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Ehardt to introduce bill banning transgender women from women’s sports

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BOISE — A local legislator plans to introduce a bill banning transgender women from competing in women’s sports.

Rep. Barbara Ehardt, R-Idaho Falls, says she will introduce legislation that would prevent a transgender individual from competing in high school sports that do not match the sex they were born with.

“Boys and men will not be able to take the place of girls and women in sports because it’s not fair. We cannot physically compete against boys and men. The inherent biological, scientific advantages that boys and men have over girls and women, even if they were to take hormones, even if they were to spend a couple of years on estrogen, that’s not going to replace the inherent biological advantages that boys and men have,” Ehardt told EastIdahoNews.com.

Ehardt had planned on bringing similar legislation in the 2019 legislative session but says the bill was not ready then.

“I have been working on this for 18 months,” she said.

Ehardt says this bill is meant to protect women and girls. However, she said the language of the bill focuses on DNA and chromosomes, meaning that it does not single out transgender women. Transgender men would be prevented from competing in men’s sports as well, she said.

“Those biological boys, those men, can still compete (in sports), it will just have to be with those who look like them, that have the same large heart and lungs,” she said.

Ehardt said that her bill is not anti-LGBTQ and that she has worked with and trained many LGBTQ athletes.

“This has nothing to do with an anti-LGBT agenda. This is all about providing the opportunity for girls and women to continue to compete just as our counterparts, boys and men, are able to compete,” Ehardt said.

Sex education

Ehardt’s transgender sports bill is not the only controversial bill she plans to bring this legislative session. She also plans on putting forward her sex education bill that failed in the 2019 legislative session.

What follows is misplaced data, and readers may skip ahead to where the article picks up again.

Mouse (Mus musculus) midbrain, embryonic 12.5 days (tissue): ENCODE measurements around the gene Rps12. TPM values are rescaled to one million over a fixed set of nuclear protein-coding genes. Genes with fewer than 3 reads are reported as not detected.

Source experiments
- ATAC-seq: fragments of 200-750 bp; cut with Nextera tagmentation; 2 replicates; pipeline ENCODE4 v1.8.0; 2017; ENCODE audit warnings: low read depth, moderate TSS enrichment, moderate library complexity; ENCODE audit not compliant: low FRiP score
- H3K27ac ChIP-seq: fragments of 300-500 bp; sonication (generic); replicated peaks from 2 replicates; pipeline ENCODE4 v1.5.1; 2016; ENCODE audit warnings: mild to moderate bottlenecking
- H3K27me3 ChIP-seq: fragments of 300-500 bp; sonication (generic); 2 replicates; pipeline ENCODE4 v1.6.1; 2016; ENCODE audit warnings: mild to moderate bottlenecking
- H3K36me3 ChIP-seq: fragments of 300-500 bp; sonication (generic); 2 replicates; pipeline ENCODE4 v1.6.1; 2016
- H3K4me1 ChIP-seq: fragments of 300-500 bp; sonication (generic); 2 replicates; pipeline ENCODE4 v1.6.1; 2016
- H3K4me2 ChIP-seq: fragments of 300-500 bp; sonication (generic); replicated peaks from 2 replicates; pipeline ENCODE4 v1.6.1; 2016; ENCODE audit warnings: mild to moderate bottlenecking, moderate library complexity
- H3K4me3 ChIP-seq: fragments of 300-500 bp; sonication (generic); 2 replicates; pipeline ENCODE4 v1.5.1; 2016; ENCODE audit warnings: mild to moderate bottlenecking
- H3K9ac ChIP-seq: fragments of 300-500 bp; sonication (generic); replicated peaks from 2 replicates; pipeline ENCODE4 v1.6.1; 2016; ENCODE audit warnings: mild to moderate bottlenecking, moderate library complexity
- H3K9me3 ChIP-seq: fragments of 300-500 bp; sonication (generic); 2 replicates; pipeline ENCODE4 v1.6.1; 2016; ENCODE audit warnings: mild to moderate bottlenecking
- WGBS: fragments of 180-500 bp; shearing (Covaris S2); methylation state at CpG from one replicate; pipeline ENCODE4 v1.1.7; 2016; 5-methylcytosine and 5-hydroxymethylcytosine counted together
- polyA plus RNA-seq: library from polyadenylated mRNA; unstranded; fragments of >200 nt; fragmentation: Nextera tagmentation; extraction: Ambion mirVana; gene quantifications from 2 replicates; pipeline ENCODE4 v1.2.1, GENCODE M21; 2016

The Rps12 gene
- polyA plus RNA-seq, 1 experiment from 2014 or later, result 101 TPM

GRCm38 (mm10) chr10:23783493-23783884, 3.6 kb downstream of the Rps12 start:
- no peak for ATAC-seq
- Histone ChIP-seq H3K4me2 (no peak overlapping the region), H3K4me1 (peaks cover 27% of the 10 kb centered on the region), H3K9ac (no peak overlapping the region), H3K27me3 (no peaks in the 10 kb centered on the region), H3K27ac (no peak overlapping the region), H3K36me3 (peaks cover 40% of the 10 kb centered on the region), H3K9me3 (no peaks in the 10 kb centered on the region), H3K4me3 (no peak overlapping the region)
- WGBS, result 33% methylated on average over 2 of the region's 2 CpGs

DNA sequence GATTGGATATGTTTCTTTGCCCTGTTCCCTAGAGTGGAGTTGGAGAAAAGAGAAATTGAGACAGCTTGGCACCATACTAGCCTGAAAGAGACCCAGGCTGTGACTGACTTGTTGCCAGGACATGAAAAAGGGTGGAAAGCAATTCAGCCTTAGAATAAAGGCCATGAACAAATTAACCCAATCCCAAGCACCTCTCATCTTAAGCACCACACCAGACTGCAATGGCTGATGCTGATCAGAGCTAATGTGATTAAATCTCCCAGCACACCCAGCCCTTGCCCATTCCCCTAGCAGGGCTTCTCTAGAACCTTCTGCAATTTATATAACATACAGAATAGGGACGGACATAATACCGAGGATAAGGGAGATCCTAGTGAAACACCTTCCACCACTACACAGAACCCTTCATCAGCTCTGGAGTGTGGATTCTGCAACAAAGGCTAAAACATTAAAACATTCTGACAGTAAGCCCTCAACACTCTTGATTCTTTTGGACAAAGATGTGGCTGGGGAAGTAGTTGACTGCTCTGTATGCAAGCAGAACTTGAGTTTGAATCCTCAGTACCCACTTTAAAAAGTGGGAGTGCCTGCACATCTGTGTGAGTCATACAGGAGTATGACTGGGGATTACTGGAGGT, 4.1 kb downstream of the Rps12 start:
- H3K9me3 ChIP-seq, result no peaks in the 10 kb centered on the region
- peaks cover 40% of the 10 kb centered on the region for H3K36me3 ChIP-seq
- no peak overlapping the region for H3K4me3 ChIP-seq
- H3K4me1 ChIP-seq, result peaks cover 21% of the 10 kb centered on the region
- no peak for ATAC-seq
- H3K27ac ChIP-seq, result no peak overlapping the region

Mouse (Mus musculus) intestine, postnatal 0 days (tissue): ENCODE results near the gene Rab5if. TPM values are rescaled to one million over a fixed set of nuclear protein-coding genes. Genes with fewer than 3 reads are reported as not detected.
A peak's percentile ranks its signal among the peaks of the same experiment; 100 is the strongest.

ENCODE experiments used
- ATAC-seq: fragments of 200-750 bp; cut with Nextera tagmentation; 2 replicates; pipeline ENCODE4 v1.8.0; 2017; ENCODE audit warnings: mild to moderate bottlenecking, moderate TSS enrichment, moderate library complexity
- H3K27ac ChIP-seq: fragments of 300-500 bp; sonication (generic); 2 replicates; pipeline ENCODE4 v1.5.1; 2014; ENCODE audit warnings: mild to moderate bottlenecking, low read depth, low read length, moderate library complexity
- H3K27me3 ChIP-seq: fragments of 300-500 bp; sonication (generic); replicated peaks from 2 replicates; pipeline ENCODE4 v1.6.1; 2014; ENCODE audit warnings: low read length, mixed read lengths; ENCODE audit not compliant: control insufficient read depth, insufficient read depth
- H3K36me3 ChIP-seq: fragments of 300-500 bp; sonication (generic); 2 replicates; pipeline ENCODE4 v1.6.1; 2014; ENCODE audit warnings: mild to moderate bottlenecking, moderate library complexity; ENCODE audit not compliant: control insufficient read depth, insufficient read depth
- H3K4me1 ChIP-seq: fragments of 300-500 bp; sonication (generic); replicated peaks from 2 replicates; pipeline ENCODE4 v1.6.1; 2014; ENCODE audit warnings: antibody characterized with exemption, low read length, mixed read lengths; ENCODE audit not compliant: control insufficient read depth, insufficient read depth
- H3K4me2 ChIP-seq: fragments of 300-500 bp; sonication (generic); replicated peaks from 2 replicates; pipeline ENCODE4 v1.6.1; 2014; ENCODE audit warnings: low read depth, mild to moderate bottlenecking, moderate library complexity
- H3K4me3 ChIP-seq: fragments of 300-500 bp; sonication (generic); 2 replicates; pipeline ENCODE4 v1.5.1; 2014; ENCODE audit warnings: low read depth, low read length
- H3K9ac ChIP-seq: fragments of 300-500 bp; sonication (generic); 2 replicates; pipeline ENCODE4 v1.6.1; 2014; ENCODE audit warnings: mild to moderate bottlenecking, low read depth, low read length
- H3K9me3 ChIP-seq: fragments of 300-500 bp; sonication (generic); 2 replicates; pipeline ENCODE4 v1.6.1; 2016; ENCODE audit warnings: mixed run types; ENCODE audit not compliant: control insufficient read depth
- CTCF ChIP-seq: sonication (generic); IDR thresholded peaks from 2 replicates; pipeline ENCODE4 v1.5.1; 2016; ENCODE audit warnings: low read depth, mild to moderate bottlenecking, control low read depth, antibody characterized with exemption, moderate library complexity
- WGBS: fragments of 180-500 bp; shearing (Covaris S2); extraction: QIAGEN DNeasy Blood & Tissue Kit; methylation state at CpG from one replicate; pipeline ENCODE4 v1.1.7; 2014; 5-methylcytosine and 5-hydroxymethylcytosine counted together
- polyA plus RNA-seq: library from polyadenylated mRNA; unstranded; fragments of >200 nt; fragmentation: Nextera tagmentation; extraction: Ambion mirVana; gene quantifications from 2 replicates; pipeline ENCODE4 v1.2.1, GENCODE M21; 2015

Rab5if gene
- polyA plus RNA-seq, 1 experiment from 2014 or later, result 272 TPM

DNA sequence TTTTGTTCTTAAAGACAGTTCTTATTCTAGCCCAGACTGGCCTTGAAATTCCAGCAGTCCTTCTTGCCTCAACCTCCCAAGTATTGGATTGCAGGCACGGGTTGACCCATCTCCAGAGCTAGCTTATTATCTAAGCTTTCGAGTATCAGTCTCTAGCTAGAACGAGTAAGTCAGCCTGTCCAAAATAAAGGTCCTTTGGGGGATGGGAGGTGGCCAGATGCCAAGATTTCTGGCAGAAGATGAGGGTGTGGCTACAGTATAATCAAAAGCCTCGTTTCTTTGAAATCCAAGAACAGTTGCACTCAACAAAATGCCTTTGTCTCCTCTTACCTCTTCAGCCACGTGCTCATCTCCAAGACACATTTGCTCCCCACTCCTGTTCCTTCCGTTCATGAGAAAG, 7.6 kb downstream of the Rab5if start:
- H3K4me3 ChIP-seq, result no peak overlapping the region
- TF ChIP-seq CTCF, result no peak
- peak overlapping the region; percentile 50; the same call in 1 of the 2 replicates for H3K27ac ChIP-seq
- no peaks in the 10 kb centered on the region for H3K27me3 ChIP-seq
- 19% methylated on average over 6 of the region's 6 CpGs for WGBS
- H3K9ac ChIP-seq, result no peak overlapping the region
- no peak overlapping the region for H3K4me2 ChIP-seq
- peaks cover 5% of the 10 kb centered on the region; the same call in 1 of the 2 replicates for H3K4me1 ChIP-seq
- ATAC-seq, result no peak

Last year, the Senate Education Committee killed the bill after the House passed it with a 56-to-14 vote. Ehardt said she is working on some tweaks that will help the legislation get through the Senate Education Committee this session.

The bill would require parents to opt their children into sex education classes as well as require educators to inform parents and guardians of any sexual content in their curriculum.

“We’ll be touching base with the Senate and a little more with Dean Mortimer. Hopefully, we’ll have what we need to get it through the Senate Education Committee,” Ehardt said.

Sen. Mortimer, R-Idaho Falls, is the Senate Education Committee Chairman.

Child marriage

Ehardt said she is working with Rep. Bryan Zollinger, R-Idaho Falls, on bringing a bill to amend Idaho’s child marriage law.

Democrats brought a similar bill in 2019, but Ehardt said there were concerns about some of the language in the bill, which ultimately led to it being voted down.

“Unfortunately, the mantra that was being given … was that those of us, which was most of the Republicans in the House, that all we wanted to do was marry young girls off to old men all the time. That was absolutely infuriating because that was the farthest thing from the truth,” Ehardt said.

She said after the Democrats’ bill failed, she and other Republicans decided they could take on the issue and bring a new bill in 2020.

Ehardt said the issue of the child marriage law centers around parental rights.

“What Idaho is facing and actually the rest of the nations is who’s really in charge of their children. Is it the state or would it be the parents,” she said.

She said they are finishing up the studies they requested regarding child marriage issues and are working with other House Republicans to craft a bill that protects parent’s rights as well as children’s rights.

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